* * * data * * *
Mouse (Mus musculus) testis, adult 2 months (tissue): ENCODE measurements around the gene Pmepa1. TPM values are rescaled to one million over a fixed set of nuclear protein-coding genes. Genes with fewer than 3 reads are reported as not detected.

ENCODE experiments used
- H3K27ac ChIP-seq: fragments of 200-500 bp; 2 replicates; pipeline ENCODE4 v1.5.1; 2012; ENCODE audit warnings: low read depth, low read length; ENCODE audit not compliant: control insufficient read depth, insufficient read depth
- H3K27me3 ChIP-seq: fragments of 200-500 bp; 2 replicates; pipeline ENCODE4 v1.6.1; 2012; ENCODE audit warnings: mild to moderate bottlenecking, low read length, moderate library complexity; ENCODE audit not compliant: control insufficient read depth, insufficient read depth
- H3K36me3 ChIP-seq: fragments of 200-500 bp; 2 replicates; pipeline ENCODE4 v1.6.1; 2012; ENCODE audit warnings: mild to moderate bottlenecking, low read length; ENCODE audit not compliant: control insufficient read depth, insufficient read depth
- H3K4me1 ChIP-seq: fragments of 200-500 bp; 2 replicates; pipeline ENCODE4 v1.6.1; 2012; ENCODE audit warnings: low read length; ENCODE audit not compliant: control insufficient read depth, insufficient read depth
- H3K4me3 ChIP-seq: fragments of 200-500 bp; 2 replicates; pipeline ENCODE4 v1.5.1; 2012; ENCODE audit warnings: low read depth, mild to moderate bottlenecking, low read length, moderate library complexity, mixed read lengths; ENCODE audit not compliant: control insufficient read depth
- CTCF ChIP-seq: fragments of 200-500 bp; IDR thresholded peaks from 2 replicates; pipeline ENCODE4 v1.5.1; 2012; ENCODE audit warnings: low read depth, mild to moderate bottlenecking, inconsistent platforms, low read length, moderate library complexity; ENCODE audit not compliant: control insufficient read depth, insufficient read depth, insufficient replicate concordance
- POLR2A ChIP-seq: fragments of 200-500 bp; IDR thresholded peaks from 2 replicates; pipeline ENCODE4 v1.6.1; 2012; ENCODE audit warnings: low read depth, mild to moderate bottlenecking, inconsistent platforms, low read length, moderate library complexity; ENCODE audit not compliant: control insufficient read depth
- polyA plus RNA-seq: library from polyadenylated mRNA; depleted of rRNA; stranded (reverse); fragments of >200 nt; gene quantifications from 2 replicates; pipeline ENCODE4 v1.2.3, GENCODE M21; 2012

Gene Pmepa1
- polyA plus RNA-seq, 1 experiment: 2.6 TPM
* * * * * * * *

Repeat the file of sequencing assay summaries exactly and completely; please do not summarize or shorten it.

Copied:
Mouse (Mus musculus) testis, adult 2 months (tissue): ENCODE measurements around the gene Pmepa1. TPM values are rescaled to one million over a fixed set of nuclear protein-coding genes. Genes with fewer than 3 reads are reported as not detected.

ENCODE experiments used
- H3K27ac ChIP-seq: fragments of 200-500 bp; 2 replicates; pipeline ENCODE4 v1.5.1; 2012; ENCODE audit warnings: low read depth, low read length; ENCODE audit not compliant: control insufficient read depth, insufficient read depth
- H3K27me3 ChIP-seq: fragments of 200-500 bp; 2 replicates; pipeline ENCODE4 v1.6.1; 2012; ENCODE audit warnings: mild to moderate bottlenecking, low read length, moderate library complexity; ENCODE audit not compliant: control insufficient read depth, insufficient read depth
- H3K36me3 ChIP-seq: fragments of 200-500 bp; 2 replicates; pipeline ENCODE4 v1.6.1; 2012; ENCODE audit warnings: mild to moderate bottlenecking, low read length; ENCODE audit not compliant: control insufficient read depth, insufficient read depth
- H3K4me1 ChIP-seq: fragments of 200-500 bp; 2 replicates; pipeline ENCODE4 v1.6.1; 2012; ENCODE audit warnings: low read length; ENCODE audit not compliant: control insufficient read depth, insufficient read depth
- H3K4me3 ChIP-seq: fragments of 200-500 bp; 2 replicates; pipeline ENCODE4 v1.5.1; 2012; ENCODE audit warnings: low read depth, mild to moderate bottlenecking, low read length, moderate library complexity, mixed read lengths; ENCODE audit not compliant: control insufficient read depth
- CTCF ChIP-seq: fragments of 200-500 bp; IDR thresholded peaks from 2 replicates; pipeline ENCODE4 v1.5.1; 2012; ENCODE audit warnings: low read depth, mild to moderate bottlenecking, inconsistent platforms, low read length, moderate library complexity; ENCODE audit not compliant: control insufficient read depth, insufficient read depth, insufficient replicate concordance
- POLR2A ChIP-seq: fragments of 200-500 bp; IDR thresholded peaks from 2 replicates; pipeline ENCODE4 v1.6.1; 2012; ENCODE audit warnings: low read depth, mild to moderate bottlenecking, inconsistent platforms, low read length, moderate library complexity; ENCODE audit not compliant: control insufficient read depth
- polyA plus RNA-seq: library from polyadenylated mRNA; depleted of rRNA; stranded (reverse); fragments of >200 nt; gene quantifications from 2 replicates; pipeline ENCODE4 v1.2.3, GENCODE M21; 2012

Gene Pmepa1
- polyA plus RNA-seq, 1 experiment: 2.6 TPM